Mexican Bean Beetle
Okay, Mexico, we love your tacos and tomatillos, but please take your beetles back! They're eating all our beans. They remind me of those slimy Colorado potato beetles except that these (larvae) are yellow and hairy. If you haven't seen one in your garden, they look like this:
(picture via http://www.uri.edu/ce/factsheets/sheets/mexbeanbeetle.html)
The adult Mexican beetle looks like a yellow or copper colored ladybug but don't be fooled. They are evil.
Pick the beans that are ready, flick those beetles off and step on them.
According to Frank A. Hale, Associate Professor of Entomology and Plant Pathology at the University of Tennessee, "The adult Mexican bean beetle overwinters under leaves or other debris in grassy, weedy areas and around fence rows or trees. The adults move into the bean fields and gardens soon after the bean plants emerge. The adults feed for a week or two before laying their yellow egg masses on the underside of the leaves. The eggs hatch in five to 14 days."
"The bright yellow larvae are oval-shaped with six rows of branched spines. The larvae feed for two to five weeks. Larvae and adults feed on all types of beans and are an occasional pest of soybeans. They generally feed on the underside of leaves, removing all of the leaf tissue except the clear layer on the upper side of the leaf, called the epidermis."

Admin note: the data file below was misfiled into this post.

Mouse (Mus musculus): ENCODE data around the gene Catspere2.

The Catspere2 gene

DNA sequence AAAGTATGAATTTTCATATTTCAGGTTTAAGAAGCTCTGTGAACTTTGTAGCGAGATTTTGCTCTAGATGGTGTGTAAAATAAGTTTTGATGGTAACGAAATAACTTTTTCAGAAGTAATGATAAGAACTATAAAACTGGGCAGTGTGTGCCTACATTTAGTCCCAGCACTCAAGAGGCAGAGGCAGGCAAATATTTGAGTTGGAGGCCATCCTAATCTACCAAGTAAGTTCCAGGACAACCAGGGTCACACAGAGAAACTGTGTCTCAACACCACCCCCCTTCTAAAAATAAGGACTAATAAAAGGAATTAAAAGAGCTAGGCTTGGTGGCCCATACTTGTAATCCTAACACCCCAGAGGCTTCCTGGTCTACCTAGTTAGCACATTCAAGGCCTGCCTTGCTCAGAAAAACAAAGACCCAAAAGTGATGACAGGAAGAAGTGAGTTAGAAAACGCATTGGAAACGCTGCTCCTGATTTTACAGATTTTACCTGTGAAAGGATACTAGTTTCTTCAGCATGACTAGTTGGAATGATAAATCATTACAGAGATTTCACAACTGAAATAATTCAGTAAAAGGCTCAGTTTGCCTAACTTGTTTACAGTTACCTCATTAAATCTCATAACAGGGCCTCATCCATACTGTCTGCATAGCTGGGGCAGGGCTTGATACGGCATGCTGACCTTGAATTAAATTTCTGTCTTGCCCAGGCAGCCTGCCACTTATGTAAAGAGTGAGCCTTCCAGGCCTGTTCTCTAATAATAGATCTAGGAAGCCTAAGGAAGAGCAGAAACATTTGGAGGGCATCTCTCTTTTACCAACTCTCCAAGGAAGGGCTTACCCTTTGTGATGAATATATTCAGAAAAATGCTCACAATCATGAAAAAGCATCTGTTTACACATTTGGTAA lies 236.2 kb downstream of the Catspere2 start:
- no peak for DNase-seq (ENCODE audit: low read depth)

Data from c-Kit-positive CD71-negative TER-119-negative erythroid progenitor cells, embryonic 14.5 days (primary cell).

"This damage, called "window-paning," gives the leaves a lace-like or skeletonized appearance. The remaining leaf tissue turns brown in a couple of days, giving the field a burnt cast. New pods and stems are often attacked, and severely damaged plants may die prematurely."
You can use a pyrethrum (chrysanthemum) based pesticide but there have been some studies that question the safety of these products. A cedar oil product might be better and is comparable in cost. Vacuuming is another way to get rid of these pests. If you want a physical barrier, try floating row covers from Johnny's Seeds.
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Posted by Mary Ellen at August 28, 2008 8:25 AM